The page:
One laptop per child
One Laptop Per Child is a non-profit organization that developed a laptop meant to cost no more than EUR 100 and be extremely strong. The idea was to distribute these cheap laptops amongst children in developing countries, to give them access to modern education. Since the start in 2006 over 2.6 million laptops have been distributed to children all over the world. They never managed to reach the EUR 100 goal, though. The laptops cost about USD 200.
Too often OLPC laptops are distributed in this way. The idea behind the project – to give children access to education – is great, but even though millions of laptops have been handed out, for a long time nobody has really addressed the question of the psychological and social effects of all that charity. That is nobody except for Nina Hansen.
The University of Groningen psychologist, who is specializing in cultural change, had just spent a couple of weeks on holiday in Ethiopia when she heard that Ethiopia, together with the German government, was taking part in the OLPC project. So she went to see the people in charge and asked whether they would be interested in a social scientist monitoring the results of their actions. Did the laptops really help educate people and what about other, possibly unexpected, after effects? What happens to a community when it is suddenly invaded by the modern world in this way?
‘They welcomed me’, says Hansen. ‘The Ethiopian government really wanted to do it right. They didn’t distribute the laptops randomly, but selected schools to take part in the project. They also trained teachers, so that everybody could benefit as much as possible.’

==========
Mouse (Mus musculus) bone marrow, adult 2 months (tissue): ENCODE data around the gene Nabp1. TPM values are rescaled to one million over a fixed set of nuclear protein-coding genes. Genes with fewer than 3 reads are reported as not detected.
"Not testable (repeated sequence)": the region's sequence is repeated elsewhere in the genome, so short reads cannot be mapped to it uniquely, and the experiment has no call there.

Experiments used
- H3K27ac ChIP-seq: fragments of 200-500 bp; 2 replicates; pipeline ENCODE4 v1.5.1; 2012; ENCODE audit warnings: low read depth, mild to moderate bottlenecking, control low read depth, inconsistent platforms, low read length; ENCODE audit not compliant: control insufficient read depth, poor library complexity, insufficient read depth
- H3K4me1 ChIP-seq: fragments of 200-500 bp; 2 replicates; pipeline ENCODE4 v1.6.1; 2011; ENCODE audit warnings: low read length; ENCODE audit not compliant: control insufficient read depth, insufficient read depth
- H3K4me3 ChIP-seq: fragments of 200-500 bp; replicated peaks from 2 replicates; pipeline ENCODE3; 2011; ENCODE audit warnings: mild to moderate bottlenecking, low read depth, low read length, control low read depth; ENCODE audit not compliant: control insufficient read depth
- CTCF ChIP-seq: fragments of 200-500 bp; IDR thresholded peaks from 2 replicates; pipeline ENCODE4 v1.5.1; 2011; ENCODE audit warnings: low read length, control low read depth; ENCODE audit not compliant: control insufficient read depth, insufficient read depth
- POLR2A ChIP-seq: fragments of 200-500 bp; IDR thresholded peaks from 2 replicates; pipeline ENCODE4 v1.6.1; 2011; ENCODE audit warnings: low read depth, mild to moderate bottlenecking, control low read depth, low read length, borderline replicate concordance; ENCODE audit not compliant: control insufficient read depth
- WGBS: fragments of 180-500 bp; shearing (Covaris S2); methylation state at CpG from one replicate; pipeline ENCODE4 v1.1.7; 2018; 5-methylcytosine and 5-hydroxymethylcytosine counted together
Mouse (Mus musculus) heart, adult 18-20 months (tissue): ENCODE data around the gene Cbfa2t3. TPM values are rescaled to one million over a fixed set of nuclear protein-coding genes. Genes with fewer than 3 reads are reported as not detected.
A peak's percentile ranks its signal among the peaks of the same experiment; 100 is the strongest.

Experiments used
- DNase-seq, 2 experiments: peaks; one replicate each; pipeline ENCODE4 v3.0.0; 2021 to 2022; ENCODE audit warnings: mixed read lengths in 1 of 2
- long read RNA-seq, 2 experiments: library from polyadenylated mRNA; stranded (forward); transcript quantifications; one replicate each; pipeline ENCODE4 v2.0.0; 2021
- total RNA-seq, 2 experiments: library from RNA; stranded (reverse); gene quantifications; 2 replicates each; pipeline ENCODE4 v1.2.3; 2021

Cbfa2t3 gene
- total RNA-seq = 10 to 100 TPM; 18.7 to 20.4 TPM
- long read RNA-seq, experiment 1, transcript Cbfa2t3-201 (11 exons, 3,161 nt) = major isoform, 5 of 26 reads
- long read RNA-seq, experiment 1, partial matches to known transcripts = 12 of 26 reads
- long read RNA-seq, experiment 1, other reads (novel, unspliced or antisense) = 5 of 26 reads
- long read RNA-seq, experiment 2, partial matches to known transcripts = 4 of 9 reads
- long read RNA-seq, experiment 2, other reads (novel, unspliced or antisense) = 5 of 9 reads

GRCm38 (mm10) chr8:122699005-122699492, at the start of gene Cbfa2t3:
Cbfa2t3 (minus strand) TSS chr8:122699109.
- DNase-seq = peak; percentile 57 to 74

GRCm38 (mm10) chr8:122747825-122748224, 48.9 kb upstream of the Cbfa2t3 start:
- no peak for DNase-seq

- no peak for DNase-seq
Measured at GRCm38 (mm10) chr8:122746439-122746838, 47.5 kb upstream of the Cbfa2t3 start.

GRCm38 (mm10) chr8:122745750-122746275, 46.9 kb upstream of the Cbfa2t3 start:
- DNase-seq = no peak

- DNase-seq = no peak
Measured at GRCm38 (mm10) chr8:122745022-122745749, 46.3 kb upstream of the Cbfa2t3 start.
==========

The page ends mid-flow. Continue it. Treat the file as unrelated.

Hansen contacted the four schools taking part in the project, two in the capital Addis Ababa and two in the countryside. She also included some schools who didn’t receive laptops in her sample and a school where a number of children got to work with a laptop and others didn’t.
She collected data for two years. The project has now finished, the data has been analyzed and she has started to publish the results. They are quite intriguing. For example, Hansen found that the laptops were hardly used in the classroom, with less than three percent of the children working on the laptop with their teacher. Was that disturbing? ‘Well, I was surprised at first and even the Ethiopian minister for capacity building was shocked. However, there was no reason to panic. Those children did use the laptops, but the education system in these schools was very teacher-focused. The teacher spoke and the children made notes or repeated his words. You don’t change that system easily.’
However, during school breaks over 56 percent of the children used the laptops to read schoolbooks or an offline version of Wikipedia, or to use programs that allowed them to draw or compose music. ‘Also interesting is the fact that they didn’t use them alone. More often than not they used them with their friends.’
They taught themselves
That’s nice – but did their grades improve as expected? Again, Hansen’s results were a bit disappointing at first, because the laptops didn’t have any significant effect at all. Anyway, as mentioned above, teachers hardly used the laptops for teaching purposes. ‘However, there were indeed changes, not in the children’s grades, but in their way of thinking. Their abstract reasoning abilities improved.’